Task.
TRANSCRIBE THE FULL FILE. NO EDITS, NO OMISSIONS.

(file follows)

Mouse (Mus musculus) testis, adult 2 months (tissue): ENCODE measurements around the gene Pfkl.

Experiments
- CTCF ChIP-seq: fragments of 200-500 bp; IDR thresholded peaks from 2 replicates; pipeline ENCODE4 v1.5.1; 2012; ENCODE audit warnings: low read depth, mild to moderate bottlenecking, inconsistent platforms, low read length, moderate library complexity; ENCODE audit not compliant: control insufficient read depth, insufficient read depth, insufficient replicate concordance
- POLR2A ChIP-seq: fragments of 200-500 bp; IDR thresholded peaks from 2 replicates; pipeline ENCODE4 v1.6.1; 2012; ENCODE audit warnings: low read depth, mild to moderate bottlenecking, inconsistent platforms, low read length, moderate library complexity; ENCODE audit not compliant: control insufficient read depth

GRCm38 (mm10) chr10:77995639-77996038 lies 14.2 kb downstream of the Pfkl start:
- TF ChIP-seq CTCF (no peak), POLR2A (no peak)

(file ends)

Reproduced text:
Mouse (Mus musculus) testis, adult 2 months (tissue): ENCODE measurements around the gene Pfkl.

Experiments
- CTCF ChIP-seq: fragments of 200-500 bp; IDR thresholded peaks from 2 replicates; pipeline ENCODE4 v1.5.1; 2012; ENCODE audit warnings: low read depth, mild to moderate bottlenecking, inconsistent platforms, low read length, moderate library complexity; ENCODE audit not compliant: control insufficient read depth, insufficient read depth, insufficient replicate concordance
- POLR2A ChIP-seq: fragments of 200-500 bp; IDR thresholded peaks from 2 replicates; pipeline ENCODE4 v1.6.1; 2012; ENCODE audit warnings: low read depth, mild to moderate bottlenecking, inconsistent platforms, low read length, moderate library complexity; ENCODE audit not compliant: control insufficient read depth

GRCm38 (mm10) chr10:77995639-77996038 lies 14.2 kb downstream of the Pfkl start:
- TF ChIP-seq CTCF (no peak), POLR2A (no peak)